Flip a coin
No, this post isn’t about winning the coin flip at the beginning of a fastpitch softball game. It’s about helping players to understand the concept of playing the game one pitch at a time.
One of the famous trick questions often used in statistics classes is the question about flipping a coin. You start by asking what the odds are of flipping a “head” or “tail.” Most players, even young ones, know the odds are 50-50.
So then you follow up with this question: If I flip a coin 50 times and it comes up heads all 50 times, what are the odds the coin will come up tails the next time? Often times the player will say 100%. But the fact is the odds are still 50-50. Over a long period of time — say thousands of flips — you’ll probably see heads 50% of the time and tails 50% of the time. But on any given flip the odds are always 50-50. What has happened up until now has no effect on what will happen next.
And that’s the point you’re trying to make to a player — especially a hitter but it works for any position. No matter what happened on the last pitch, or the last at bat, or the last game, it has no effect or influence whatsoever on the upcoming pitch. So there’s no sense worrying about those. Instead, you just have to worry about what’s coming up next.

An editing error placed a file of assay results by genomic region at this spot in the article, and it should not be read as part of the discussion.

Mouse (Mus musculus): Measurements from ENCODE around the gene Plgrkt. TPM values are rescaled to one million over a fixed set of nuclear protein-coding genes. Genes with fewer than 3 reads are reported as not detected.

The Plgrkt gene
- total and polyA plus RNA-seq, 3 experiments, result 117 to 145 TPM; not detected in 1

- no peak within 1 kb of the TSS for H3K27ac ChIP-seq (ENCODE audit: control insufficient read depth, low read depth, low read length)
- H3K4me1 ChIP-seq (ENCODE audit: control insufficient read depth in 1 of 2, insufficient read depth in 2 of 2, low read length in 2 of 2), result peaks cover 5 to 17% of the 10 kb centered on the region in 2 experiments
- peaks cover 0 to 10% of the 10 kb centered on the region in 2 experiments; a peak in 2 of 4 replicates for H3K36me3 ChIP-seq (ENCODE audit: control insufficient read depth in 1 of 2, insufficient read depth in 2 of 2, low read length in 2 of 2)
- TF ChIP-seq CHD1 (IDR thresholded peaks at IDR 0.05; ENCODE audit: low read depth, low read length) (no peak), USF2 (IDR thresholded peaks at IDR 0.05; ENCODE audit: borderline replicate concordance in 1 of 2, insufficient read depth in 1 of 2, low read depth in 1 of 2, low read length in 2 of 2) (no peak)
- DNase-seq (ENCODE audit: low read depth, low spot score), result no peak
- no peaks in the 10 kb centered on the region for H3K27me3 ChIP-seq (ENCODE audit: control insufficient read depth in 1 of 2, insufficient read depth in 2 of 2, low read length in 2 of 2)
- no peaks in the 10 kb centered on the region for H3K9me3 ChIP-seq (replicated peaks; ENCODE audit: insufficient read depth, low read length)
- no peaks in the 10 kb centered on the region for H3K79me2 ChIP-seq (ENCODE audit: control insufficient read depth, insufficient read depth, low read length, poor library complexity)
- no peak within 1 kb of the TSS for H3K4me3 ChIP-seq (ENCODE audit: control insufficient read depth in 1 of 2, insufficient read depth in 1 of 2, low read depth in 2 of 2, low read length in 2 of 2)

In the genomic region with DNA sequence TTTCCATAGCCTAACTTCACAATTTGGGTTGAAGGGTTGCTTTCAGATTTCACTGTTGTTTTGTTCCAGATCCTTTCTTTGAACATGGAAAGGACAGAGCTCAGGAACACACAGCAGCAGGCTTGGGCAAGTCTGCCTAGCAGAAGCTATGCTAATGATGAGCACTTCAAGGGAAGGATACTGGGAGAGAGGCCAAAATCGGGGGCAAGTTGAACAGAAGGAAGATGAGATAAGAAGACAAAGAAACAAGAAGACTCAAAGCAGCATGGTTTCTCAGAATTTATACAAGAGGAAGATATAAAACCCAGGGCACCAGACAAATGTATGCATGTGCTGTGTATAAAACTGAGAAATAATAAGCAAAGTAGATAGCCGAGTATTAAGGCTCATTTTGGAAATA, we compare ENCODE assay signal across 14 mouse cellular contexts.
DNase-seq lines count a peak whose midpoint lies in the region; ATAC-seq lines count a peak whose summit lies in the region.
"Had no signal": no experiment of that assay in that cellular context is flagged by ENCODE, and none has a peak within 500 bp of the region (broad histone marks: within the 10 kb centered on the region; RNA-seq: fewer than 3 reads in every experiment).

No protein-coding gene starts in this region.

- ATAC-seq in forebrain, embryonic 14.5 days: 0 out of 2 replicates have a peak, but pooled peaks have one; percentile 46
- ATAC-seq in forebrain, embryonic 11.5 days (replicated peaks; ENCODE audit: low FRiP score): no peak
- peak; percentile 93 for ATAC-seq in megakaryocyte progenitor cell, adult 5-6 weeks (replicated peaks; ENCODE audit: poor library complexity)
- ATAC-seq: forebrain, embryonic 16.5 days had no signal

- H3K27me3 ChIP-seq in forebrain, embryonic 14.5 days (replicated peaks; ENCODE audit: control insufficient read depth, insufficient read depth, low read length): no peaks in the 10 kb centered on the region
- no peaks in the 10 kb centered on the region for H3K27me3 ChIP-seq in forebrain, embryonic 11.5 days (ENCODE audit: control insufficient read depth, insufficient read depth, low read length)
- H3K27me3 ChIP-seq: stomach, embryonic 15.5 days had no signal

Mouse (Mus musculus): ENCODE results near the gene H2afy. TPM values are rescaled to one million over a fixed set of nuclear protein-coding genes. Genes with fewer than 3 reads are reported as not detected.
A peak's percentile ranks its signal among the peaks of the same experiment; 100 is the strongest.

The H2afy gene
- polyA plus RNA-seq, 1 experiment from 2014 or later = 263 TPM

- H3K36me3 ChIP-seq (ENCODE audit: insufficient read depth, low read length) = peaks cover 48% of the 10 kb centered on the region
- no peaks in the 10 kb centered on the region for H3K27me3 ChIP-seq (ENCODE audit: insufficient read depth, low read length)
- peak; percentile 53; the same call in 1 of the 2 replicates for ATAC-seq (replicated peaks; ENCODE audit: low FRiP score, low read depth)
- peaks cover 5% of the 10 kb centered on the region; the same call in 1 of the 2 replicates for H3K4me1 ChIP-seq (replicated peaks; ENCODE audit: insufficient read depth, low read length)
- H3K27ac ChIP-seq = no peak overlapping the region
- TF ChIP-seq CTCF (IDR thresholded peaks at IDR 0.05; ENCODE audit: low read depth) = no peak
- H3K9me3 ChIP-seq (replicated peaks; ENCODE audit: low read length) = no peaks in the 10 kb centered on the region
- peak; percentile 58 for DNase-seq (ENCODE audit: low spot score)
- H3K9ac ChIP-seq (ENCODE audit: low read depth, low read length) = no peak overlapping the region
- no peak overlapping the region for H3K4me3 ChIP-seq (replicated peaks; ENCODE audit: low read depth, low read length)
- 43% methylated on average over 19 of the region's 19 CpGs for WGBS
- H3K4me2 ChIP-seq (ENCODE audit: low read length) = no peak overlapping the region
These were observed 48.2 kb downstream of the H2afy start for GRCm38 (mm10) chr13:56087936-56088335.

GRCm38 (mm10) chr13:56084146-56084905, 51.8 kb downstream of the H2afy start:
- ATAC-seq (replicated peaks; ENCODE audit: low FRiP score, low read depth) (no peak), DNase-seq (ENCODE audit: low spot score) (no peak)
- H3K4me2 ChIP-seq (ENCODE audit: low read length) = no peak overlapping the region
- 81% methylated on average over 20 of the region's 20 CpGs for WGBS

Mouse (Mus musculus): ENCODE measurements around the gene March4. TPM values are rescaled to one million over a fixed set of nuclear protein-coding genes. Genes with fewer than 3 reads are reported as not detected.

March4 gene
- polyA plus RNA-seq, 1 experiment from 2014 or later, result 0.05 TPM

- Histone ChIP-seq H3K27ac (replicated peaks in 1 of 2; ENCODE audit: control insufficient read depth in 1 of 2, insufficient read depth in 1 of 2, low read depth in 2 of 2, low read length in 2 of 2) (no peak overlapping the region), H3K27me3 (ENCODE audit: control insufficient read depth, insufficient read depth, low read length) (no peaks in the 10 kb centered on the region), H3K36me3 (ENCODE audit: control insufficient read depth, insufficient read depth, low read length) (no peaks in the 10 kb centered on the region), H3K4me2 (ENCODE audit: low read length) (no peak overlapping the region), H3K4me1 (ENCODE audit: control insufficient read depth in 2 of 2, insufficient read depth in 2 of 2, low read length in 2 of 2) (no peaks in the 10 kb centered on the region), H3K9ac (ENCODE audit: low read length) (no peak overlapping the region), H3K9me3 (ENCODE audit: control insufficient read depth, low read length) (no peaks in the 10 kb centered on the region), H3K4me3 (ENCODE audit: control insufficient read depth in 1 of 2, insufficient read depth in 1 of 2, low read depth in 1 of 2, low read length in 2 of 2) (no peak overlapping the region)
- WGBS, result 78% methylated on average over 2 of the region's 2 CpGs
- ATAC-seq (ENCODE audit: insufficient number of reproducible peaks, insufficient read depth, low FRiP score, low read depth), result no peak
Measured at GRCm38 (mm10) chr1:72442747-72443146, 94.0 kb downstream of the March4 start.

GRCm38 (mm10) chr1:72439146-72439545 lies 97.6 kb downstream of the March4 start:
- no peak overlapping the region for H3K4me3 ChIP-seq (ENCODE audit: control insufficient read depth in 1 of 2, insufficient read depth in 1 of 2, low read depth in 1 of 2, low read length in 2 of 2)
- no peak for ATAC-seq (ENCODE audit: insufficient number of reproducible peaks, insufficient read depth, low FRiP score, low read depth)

I see it a lot with hitters who tend to get behind in the count. Tell me if you’ve seen this pattern too. First pitch, the hitter doesn’t swing, doesn’t even plan on swinging, and the ball comes in for a perfect strike. She realizes she should’ve swung at it, so she makes up her mind to swing at the next pitch no matter what. That pitch is high, or in the dirt, and now she’s sitting at 0-2 and feeling bad about swinging at a bad pitch. So now she decides to be careful, she gets all uptight, and with the next pitch she’s taking that short walk back to the bench.
A lot of that comes from worrying about what happened on the previous pitches. It gets in her head and she loses the aggressive focus she needs to be successful.
By showing the coin toss you can make the point each pitch is a separate event, and the only way to approach the at bat is to keep looking forward and stay focused in that direction. It gives a little more context to the concept of “it only takes one to hit it.”
Hitters have enough to worry about without trying to hit more than one pitch at a time. Pitchers have enough to worry about without letting what happened the last time affect this time. And so on. Show your players the coin toss and help them understand that every pitch is an independent event — and an opportunity to be great.